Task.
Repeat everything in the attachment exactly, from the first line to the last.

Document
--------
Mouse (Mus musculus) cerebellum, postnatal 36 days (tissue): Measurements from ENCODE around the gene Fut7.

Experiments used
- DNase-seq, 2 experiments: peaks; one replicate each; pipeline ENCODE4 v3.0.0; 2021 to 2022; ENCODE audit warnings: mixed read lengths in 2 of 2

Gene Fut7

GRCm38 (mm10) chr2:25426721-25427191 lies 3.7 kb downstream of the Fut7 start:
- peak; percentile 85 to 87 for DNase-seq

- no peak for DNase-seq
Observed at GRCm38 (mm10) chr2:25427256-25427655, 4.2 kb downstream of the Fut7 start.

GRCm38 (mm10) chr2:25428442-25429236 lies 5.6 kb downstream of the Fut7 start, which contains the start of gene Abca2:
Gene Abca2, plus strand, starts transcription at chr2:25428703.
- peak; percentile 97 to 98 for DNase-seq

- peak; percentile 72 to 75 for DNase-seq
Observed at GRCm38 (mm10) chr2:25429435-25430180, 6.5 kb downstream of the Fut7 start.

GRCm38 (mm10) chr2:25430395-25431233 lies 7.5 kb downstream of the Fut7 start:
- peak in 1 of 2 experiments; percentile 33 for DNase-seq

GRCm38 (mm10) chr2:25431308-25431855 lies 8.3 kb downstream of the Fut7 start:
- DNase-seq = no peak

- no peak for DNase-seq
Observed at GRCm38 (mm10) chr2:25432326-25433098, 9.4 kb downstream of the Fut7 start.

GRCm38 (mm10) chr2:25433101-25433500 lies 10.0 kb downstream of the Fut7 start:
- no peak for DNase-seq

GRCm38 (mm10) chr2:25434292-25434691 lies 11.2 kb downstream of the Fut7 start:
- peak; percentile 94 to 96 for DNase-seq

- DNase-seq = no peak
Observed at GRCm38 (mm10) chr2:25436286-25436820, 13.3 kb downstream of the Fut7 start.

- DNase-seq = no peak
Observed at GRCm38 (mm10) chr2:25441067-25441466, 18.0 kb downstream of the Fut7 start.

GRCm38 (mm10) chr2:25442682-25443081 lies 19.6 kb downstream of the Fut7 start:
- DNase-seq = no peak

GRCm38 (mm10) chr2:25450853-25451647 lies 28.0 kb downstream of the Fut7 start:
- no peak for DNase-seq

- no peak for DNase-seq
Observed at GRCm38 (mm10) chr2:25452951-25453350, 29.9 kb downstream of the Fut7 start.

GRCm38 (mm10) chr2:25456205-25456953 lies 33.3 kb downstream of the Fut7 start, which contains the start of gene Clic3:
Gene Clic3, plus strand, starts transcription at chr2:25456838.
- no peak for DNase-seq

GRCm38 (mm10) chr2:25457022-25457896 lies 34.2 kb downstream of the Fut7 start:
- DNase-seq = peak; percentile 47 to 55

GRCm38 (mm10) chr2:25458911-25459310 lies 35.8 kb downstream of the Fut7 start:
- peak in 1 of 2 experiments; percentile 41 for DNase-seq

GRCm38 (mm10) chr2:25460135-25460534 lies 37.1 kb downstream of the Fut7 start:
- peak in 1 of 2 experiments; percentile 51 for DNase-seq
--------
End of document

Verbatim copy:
Mouse (Mus musculus) cerebellum, postnatal 36 days (tissue): Measurements from ENCODE around the gene Fut7.

Experiments used
- DNase-seq, 2 experiments: peaks; one replicate each; pipeline ENCODE4 v3.0.0; 2021 to 2022; ENCODE audit warnings: mixed read lengths in 2 of 2

Gene Fut7

GRCm38 (mm10) chr2:25426721-25427191 lies 3.7 kb downstream of the Fut7 start:
- peak; percentile 85 to 87 for DNase-seq

- no peak for DNase-seq
Observed at GRCm38 (mm10) chr2:25427256-25427655, 4.2 kb downstream of the Fut7 start.

GRCm38 (mm10) chr2:25428442-25429236 lies 5.6 kb downstream of the Fut7 start, which contains the start of gene Abca2:
Gene Abca2, plus strand, starts transcription at chr2:25428703.
- peak; percentile 97 to 98 for DNase-seq

- peak; percentile 72 to 75 for DNase-seq
Observed at GRCm38 (mm10) chr2:25429435-25430180, 6.5 kb downstream of the Fut7 start.

GRCm38 (mm10) chr2:25430395-25431233 lies 7.5 kb downstream of the Fut7 start:
- peak in 1 of 2 experiments; percentile 33 for DNase-seq

GRCm38 (mm10) chr2:25431308-25431855 lies 8.3 kb downstream of the Fut7 start:
- DNase-seq = no peak

- no peak for DNase-seq
Observed at GRCm38 (mm10) chr2:25432326-25433098, 9.4 kb downstream of the Fut7 start.

GRCm38 (mm10) chr2:25433101-25433500 lies 10.0 kb downstream of the Fut7 start:
- no peak for DNase-seq

GRCm38 (mm10) chr2:25434292-25434691 lies 11.2 kb downstream of the Fut7 start:
- peak; percentile 94 to 96 for DNase-seq

- DNase-seq = no peak
Observed at GRCm38 (mm10) chr2:25436286-25436820, 13.3 kb downstream of the Fut7 start.

- DNase-seq = no peak
Observed at GRCm38 (mm10) chr2:25441067-25441466, 18.0 kb downstream of the Fut7 start.

GRCm38 (mm10) chr2:25442682-25443081 lies 19.6 kb downstream of the Fut7 start:
- DNase-seq = no peak

GRCm38 (mm10) chr2:25450853-25451647 lies 28.0 kb downstream of the Fut7 start:
- no peak for DNase-seq

- no peak for DNase-seq
Observed at GRCm38 (mm10) chr2:25452951-25453350, 29.9 kb downstream of the Fut7 start.

GRCm38 (mm10) chr2:25456205-25456953 lies 33.3 kb downstream of the Fut7 start, which contains the start of gene Clic3:
Gene Clic3, plus strand, starts transcription at chr2:25456838.
- no peak for DNase-seq

GRCm38 (mm10) chr2:25457022-25457896 lies 34.2 kb downstream of the Fut7 start:
- DNase-seq = peak; percentile 47 to 55

GRCm38 (mm10) chr2:25458911-25459310 lies 35.8 kb downstream of the Fut7 start:
- peak in 1 of 2 experiments; percentile 41 for DNase-seq

GRCm38 (mm10) chr2:25460135-25460534 lies 37.1 kb downstream of the Fut7 start:
- peak in 1 of 2 experiments; percentile 51 for DNase-seq